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Sunday, July 26, 2009

Two (new) places on the construction marketing spectrum

I've just posted a couple of worthy permalinks, representing two places on the spectrum in this blog's readership.

In the first, Chicago-based Anne Scarlett of Scarlett Consulting reports in her Scarlett Letter blog on some intriguing and high level AEC Marketing issues. Consider, for example, her recent posting where she offers some thoughts on what professional firms measure in assessing bonuses and achievements.

Earlier this year, I delivered a session to the SMPS Southern Regional Conference. I met a gentleman (Greg) in the audience that works for a large, multi-disciplined engineering firm (XYZ Engineering). I don’t have their exact revenue figures, but they have multiple offices across the U.S. and abroad. We discussed how the firm is structured from a financial accountability standpoint. Apparently–rather than individual offices serving as profit centers, and rather than one big profit center for the whole firm–this firm has opted to group their profit centers according to regions.

We all know there’s no ‘one size fits all’ magic to a firm’s financial and organizational structure. We also know that it largely depends on these factors: client type and location; design and delivery philosophy; shared resource preferences; long-term business goals; etc.

Circling back around to my conversation with Greg at XYZ Engineering. He shared that there are two layers of bonuses offered at their firm on an annual basis. OK, makes sense. I’ve seen firms with up to three layers of bonuses. But this was what surprised me: Greg told me that rather than measure actual profits, these regions consider two things to measure their success: billability and net revenue. Nope, not profit. They figure if the other things are there, the profit will be as well.

Now, I can think of all sorts of reasons why good billability factors and net revenue figures might not lead to a truly profitable business. So I found it curious that this large, highly reputable firm would measure it this way.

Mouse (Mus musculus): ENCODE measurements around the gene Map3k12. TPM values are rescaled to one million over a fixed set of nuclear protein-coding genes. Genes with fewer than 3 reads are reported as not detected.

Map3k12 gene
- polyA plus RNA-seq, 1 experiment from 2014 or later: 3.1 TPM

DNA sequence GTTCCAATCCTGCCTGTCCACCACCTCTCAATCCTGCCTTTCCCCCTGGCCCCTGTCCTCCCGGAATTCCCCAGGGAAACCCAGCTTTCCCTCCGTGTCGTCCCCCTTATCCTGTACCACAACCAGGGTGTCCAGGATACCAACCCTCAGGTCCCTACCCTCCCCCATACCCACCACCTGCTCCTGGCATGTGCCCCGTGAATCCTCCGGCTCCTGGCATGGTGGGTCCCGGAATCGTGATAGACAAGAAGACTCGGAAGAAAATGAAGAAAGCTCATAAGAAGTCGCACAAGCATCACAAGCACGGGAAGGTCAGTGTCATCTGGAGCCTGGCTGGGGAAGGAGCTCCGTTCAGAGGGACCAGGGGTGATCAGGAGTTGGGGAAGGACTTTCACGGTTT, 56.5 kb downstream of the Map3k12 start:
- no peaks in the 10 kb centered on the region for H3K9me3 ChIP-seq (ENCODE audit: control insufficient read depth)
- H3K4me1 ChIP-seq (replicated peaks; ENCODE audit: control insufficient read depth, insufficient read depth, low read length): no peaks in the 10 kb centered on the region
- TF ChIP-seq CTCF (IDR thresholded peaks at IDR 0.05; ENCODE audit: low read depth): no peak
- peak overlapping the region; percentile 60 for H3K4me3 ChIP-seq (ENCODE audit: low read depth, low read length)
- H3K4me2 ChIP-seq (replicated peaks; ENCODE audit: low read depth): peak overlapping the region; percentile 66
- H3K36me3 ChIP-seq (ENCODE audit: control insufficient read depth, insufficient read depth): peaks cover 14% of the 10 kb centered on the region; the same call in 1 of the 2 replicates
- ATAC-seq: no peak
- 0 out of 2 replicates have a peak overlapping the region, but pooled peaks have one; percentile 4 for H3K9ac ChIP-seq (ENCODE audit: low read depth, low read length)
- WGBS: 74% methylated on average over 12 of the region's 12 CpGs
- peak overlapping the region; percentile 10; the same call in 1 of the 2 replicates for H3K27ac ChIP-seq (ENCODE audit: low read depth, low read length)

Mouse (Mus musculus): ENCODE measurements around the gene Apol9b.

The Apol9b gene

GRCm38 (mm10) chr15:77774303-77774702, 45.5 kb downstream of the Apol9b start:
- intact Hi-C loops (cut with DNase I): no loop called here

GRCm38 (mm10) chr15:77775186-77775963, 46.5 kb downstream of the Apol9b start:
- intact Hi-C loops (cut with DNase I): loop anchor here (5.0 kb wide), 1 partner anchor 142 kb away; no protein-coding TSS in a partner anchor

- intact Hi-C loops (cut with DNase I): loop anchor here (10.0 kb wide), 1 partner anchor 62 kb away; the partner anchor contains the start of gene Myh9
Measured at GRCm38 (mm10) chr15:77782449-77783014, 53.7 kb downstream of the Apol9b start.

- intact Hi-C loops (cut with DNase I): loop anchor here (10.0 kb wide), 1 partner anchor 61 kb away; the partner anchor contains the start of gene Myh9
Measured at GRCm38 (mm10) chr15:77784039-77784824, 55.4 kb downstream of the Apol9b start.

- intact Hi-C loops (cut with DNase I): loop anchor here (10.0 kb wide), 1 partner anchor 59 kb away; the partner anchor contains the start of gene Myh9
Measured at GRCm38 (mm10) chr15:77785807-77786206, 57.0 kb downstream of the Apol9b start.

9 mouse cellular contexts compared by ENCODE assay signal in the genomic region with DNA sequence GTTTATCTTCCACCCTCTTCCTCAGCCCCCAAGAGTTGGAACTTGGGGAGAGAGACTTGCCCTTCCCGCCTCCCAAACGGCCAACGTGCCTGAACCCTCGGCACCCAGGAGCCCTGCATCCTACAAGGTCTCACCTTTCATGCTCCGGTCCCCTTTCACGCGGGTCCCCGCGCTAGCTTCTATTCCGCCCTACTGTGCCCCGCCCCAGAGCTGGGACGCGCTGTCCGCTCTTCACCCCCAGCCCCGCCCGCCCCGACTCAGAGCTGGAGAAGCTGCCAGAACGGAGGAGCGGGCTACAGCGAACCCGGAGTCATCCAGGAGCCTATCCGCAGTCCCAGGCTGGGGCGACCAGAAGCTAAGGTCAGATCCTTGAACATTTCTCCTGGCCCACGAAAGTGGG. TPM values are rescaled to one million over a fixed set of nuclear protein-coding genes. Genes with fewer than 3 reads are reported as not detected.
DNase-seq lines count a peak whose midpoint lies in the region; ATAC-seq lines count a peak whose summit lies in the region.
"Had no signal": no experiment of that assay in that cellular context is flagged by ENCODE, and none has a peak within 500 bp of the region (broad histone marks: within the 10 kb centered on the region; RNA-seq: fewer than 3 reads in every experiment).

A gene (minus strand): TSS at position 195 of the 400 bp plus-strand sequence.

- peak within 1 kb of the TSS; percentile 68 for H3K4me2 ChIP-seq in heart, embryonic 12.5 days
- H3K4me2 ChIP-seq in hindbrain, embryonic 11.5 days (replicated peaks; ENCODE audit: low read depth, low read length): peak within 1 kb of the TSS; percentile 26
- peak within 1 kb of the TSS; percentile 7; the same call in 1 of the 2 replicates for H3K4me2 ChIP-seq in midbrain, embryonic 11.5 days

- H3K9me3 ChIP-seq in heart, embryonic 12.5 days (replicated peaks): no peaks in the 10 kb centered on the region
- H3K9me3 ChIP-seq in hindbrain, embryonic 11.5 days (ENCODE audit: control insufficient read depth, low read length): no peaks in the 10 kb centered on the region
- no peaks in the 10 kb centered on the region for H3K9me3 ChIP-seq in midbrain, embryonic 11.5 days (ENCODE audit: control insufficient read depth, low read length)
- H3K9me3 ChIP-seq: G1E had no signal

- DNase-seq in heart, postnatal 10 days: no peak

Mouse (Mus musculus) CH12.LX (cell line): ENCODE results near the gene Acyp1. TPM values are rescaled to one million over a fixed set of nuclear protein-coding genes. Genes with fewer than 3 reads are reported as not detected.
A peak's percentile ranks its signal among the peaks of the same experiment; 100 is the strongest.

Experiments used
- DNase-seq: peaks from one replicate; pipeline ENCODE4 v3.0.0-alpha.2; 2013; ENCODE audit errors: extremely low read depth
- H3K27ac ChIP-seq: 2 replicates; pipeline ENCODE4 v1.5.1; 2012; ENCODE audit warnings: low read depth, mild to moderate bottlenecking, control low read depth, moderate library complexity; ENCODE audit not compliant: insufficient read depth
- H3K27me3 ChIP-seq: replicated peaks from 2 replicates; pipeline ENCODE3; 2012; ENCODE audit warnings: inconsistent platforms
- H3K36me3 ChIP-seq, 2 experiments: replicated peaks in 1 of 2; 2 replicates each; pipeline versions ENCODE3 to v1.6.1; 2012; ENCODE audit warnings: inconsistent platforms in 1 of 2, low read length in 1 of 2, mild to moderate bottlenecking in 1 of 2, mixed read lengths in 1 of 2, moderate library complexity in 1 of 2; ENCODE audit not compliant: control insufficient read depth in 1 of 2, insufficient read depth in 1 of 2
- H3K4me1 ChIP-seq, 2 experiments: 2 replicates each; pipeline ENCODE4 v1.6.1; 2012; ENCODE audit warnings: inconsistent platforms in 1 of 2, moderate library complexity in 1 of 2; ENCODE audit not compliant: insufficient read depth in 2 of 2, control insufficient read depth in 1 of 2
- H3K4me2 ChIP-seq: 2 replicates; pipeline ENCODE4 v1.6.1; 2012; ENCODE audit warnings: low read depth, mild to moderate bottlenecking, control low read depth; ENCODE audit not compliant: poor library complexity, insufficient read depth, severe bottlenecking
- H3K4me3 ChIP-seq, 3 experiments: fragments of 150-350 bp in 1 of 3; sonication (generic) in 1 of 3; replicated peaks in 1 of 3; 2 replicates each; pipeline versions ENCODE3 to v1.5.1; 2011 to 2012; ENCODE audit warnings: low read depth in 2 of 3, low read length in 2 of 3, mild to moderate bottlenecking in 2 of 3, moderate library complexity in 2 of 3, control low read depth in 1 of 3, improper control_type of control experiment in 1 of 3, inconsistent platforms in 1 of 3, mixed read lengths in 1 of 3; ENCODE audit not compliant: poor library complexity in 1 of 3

Months later, I’m still curious, and am taking this opportunity to reach out to you, dear readers, to hear your own perspectives on this topic. If you are willing to share (anonymous is fine; feel free to send a direct message if you prefer), then I’d love to learn more about how your organization is structured financially, and how that structure is helping–or hindering–your firm in this current economy. Any collection of data will be shared in future blogs for consideration.

I wish I had read Scarlett's blog before contributing my article on Metrics for the upcoming SMPS Marketer issue. I looks like Greg's company, in measuring "billability" and "net revenue" is seeking to establish Key Performance Indicators which may be within the capability of individual employees to influence and change. On the other hand, I 'm wary of complex, two-level bonus structures; how effective are these benefits, really, and how much do they actually influence behaviour rather than become seen as entitlements.

On a different level, Paul Lesieur of Silvertree Remodeling in Minneapolis called me about three weeks ago to tell me he had partnered with Rory Swann of Servicez Unlimited in Washington D.C. to establish a new site/forum for remodelers, Remodelcrazy.com. The site is now in operation; it is early going, but a true grassroots community is developing. Here is Paul's explanation of how the remodelcrazy.com idea developed.

I'm driving around last year thinking "What a crazy business and what a crazy remodel I'm doing for this couple".

Ding, Ding I grab a flat carpenters pencil three inches long and write down Remodel Crazy.

I get back and put the paper away and four months later I'm talking to Ridgewalker from CT (editor: CT is Contractortalk.com) who I don't even know and he tells me to get an open domain name for that was available that would help promote my business.

I get my domain and remember Remodel Crazy and buy and register RC.com.

Months go by and now I'm friends with some nutcase from Washington DC and we start talking and I tell him about Remodel Crazy.com and my dream is to build a great place for all the people in our industry. One thing leads to another and we get Len involved and here it is. It was just a little dream for a guy who feels like the best people in the world, its builders, don't get the proper credit and respect. The painters, carpenters, electricians, designers, and the solid vendors and associates who make it all click. All of us, this is for you. And I mean it.

Its new, and its gonna take some work, but nobody is more ready to tackle this than the Remodel Crazy crew.

So lets kick it!
White collar, blue collar, years of formal education, or the practical experience in the schools of hard knocks and success -- this industry creates opportunities and working relationships for everyone, and the two new hyperlinks here reflect its diversity.

2 comments:

Rory said...

Thanks for the write up Mark. We really hope to help out the news guys in the industry that need a sense of direction in this business.

Paul I thought you were the nutcase?

Paul said...

Oh doggone it, I forgot you would be able to read the article.
But I believe credit should be given where its due.
I'm the cute one, remember?